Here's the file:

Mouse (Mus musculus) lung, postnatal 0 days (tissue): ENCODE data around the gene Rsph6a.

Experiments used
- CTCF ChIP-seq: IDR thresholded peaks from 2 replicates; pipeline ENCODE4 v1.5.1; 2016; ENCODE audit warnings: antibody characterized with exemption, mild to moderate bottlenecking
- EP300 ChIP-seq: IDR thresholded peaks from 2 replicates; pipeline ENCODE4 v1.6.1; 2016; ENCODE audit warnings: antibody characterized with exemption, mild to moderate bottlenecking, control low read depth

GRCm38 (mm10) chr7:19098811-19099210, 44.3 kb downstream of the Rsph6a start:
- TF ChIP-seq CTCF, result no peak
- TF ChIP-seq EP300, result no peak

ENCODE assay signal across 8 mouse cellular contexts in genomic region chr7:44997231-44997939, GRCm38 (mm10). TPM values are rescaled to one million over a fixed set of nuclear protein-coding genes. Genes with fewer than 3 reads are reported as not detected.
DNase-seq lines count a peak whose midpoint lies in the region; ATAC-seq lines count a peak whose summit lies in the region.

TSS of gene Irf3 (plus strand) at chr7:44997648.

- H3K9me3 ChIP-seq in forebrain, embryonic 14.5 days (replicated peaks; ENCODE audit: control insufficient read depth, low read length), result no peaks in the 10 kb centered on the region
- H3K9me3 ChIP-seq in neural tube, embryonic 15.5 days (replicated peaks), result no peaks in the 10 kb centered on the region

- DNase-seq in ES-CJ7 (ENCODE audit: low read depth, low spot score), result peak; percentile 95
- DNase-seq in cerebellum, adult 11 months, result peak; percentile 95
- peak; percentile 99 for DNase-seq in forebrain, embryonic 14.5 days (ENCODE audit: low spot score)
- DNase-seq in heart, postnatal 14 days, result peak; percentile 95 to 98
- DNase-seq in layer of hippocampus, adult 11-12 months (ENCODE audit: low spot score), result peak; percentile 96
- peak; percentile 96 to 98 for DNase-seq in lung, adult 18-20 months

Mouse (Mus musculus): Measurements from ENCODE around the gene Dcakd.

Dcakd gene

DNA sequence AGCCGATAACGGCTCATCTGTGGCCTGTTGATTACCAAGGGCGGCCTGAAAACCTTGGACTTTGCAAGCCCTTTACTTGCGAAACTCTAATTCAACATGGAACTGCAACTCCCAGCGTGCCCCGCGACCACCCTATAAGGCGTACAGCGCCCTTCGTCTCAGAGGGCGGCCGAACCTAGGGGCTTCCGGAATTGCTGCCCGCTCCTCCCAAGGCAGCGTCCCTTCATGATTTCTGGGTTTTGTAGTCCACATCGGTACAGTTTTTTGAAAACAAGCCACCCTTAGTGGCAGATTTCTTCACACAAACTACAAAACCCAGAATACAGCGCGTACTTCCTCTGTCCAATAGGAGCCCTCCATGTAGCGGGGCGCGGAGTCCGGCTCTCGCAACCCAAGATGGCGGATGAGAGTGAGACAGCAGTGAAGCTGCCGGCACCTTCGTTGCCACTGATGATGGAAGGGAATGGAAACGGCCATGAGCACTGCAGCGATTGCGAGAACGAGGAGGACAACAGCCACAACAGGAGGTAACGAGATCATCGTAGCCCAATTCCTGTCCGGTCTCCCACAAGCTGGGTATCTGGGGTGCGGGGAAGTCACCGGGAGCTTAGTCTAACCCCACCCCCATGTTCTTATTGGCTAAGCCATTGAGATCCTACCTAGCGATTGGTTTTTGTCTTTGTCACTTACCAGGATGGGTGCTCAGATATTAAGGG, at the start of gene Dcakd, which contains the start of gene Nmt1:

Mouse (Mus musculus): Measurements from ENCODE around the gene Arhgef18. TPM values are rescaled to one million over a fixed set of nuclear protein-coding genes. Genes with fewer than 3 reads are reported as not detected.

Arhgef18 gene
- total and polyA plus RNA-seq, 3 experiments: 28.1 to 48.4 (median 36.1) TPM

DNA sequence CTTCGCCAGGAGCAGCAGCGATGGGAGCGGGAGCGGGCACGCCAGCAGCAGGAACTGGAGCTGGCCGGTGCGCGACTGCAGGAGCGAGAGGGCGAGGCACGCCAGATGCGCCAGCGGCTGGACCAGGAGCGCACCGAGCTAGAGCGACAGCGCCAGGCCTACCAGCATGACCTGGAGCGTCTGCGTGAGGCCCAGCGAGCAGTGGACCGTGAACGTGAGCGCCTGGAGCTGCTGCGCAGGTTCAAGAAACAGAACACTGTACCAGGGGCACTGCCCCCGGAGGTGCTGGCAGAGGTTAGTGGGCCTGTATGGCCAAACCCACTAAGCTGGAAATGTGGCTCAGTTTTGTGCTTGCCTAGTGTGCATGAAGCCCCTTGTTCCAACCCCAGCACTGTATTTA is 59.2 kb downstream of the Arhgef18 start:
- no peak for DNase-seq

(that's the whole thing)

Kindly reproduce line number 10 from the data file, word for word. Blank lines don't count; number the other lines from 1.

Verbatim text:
TSS of gene Irf3 (plus strand) at chr7:44997648.